You see, when I returned home, the sky fell off my life, again. My son Drew, who lives with paranoid schizophrenia and dysfunctionally depends on his dad and me, returned to the hospital for the first time since 2015. An overdue hospitalization. His medication of the past five years, no longer effective. His doctor has been telling me for three years there’s nothing he can do. Me—after living through the 2017 hurricane, and in a hotel for ten months while rebuilding home, and starting a new job in 2017, another in 2018, and then a long-term sub job in 2019, and finally returning to school as a graduate student in 2020—well, I’ve stayed too fucking exhausted to look for a new doctor. Besides, Drew is an adult, and so he must agree to any changes. That’s the problem with seeking help for a person who doesn’t believe he has a problem. Meanwhile at home, Drew shouts at the voices he hears in his head most of the days of the month. His words. Terrible and angry. Racist and sexist. Filthy and threatening. His body odor vile. I don’t care to dive into further detail. All of this is an ongoing battle, Drew is now safe in the hospital, and of course, he wasn’t always this way. This brain disorder has transformed my son and stolen ten years of his life, and of course, I’m sad. In no way do I mean to imply schizophrenia is worse than cancer or Alzheimer’s or drug addiction or Lou Gehrig’s disease or any other infirmity leading to ultimate death. Wow. This post suddenly turned dark as tends to happen when I go down the path of what is wrong. Therefore, I focus on gratitude. Otherwise I may remain in fetal position for the rest of my days. Ain’t nobody got time for that.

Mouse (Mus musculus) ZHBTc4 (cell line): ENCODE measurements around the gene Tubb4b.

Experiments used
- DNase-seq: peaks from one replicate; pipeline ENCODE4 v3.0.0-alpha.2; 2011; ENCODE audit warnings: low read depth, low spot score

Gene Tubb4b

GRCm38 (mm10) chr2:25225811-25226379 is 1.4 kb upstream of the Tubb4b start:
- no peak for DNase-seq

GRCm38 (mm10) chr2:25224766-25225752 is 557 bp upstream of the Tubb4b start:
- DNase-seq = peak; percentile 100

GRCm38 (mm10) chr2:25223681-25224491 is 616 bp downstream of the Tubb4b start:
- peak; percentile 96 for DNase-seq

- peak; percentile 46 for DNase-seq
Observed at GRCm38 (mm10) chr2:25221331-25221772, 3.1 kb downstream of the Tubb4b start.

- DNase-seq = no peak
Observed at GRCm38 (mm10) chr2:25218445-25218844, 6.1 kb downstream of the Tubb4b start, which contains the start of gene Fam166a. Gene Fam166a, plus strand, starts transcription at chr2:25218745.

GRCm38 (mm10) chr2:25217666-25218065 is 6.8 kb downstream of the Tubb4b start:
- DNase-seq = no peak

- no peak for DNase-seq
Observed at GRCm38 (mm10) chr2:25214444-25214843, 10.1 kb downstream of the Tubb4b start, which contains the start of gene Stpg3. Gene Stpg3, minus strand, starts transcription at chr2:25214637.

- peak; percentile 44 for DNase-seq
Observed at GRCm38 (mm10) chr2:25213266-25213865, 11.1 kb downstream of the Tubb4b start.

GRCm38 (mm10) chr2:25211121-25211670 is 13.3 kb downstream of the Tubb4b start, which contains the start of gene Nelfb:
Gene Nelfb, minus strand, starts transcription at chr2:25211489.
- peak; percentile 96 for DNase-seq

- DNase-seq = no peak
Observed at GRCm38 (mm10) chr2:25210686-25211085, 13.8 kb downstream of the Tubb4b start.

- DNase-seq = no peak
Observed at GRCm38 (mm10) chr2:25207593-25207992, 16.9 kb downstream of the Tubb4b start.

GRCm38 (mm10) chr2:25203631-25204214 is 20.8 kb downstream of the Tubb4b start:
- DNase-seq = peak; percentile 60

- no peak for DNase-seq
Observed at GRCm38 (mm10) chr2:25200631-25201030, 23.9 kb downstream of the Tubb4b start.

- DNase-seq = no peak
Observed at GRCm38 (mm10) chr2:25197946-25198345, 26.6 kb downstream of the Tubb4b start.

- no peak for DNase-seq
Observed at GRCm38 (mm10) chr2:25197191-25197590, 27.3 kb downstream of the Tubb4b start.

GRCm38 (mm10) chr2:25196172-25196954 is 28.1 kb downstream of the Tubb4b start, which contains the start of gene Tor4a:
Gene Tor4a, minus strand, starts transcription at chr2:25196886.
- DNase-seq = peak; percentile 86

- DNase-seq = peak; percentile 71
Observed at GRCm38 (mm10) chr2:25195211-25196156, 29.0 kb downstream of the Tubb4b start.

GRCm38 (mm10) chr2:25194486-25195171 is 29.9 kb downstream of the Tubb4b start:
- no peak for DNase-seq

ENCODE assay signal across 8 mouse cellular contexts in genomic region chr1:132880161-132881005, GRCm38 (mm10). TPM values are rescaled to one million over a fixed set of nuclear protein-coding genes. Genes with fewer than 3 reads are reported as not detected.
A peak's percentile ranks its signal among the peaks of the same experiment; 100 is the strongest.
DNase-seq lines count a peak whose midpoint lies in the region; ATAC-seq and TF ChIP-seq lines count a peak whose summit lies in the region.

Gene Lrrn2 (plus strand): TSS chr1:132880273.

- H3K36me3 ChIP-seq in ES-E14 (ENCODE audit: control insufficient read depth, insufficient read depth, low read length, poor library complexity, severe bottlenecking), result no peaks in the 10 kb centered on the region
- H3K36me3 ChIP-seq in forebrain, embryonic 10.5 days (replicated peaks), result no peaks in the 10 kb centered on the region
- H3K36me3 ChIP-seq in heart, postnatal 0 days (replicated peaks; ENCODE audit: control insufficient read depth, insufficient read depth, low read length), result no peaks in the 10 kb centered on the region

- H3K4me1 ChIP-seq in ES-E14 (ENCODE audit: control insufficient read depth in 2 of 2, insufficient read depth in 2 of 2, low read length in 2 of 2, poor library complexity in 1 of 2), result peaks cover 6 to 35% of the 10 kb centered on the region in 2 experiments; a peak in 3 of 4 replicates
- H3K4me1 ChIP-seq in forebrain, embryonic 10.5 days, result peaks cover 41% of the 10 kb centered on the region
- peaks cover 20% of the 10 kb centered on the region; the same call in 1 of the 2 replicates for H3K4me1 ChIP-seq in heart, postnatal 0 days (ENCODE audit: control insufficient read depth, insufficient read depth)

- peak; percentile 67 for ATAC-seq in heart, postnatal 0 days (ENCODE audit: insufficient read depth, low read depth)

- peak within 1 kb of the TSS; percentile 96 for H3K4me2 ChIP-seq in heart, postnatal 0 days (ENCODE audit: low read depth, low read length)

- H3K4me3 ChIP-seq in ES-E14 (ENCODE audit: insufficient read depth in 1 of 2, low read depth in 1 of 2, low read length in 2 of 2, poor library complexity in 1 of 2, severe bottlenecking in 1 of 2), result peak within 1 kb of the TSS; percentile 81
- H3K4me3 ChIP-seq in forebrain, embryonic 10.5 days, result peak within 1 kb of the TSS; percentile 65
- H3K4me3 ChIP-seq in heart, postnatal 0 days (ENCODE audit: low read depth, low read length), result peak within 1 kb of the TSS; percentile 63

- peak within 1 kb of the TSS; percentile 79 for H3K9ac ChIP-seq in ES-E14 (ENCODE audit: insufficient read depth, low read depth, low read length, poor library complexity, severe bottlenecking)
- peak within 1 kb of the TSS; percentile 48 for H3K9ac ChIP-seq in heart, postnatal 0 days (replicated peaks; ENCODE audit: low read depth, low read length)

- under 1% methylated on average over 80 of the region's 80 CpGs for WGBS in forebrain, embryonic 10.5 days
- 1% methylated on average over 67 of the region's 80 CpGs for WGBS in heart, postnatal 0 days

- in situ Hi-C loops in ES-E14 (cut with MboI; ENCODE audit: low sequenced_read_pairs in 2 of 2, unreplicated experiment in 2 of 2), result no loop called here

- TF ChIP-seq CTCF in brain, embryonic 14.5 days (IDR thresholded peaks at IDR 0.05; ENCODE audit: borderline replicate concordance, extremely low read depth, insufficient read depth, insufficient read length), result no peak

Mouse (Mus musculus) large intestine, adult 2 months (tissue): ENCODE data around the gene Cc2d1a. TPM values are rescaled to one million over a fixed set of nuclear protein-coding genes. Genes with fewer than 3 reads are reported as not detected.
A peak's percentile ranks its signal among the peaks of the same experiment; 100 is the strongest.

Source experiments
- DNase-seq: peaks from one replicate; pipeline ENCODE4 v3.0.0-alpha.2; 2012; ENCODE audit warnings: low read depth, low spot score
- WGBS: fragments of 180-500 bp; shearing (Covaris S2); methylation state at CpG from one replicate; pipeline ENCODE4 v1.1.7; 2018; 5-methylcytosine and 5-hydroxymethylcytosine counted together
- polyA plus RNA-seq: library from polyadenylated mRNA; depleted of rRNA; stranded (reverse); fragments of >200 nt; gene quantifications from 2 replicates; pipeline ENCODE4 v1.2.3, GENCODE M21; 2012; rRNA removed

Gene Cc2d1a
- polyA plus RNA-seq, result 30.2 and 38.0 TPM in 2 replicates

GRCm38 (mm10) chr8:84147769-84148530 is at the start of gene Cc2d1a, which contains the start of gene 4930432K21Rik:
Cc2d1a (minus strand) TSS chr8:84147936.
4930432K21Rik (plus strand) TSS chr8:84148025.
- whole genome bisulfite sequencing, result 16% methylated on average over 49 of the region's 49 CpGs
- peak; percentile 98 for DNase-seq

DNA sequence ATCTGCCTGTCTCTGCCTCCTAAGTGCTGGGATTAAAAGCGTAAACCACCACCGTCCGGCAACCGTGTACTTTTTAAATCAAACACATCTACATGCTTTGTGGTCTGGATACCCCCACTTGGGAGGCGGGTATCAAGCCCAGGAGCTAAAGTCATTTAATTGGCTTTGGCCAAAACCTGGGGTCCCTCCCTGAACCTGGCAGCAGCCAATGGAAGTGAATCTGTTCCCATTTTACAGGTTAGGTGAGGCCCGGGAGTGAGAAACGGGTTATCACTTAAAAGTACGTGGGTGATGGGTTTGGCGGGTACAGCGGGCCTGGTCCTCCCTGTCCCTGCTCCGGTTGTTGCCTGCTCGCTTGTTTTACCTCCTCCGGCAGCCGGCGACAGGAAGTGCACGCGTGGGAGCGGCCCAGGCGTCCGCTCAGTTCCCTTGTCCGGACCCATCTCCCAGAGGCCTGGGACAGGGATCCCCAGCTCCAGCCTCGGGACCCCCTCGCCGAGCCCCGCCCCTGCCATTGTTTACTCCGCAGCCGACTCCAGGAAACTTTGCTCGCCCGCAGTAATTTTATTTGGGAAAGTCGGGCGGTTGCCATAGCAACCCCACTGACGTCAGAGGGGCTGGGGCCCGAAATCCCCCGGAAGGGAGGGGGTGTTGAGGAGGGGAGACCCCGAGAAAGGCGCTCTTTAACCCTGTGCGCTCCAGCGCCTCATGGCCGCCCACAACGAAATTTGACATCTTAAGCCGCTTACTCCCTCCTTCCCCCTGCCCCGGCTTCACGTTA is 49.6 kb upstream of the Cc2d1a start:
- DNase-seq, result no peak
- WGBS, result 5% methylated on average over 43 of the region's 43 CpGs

And so—I continue to count my blessings. When I don’t even care to put one foot in front of the next or speak a single word, I am so very thankful for the friends and family I have who carry me and for their prayers that lift me like a gondola up the mountain I continue to face.
“Who is set up for the tragedy of suffering? Nobody. The tragedy of the man not set up for tragedy—that is every man’s tragedy.”
And by the way, if you are the type who prays, please join me in believing Drew will understand there is better for him and that his dad and I are here to help and that we love him and that God will direct our steps and give us wisdom in dealing with this illness and that there will be a helpful, hopeful outcome to this hospitalization including a new doctor who believes along with me.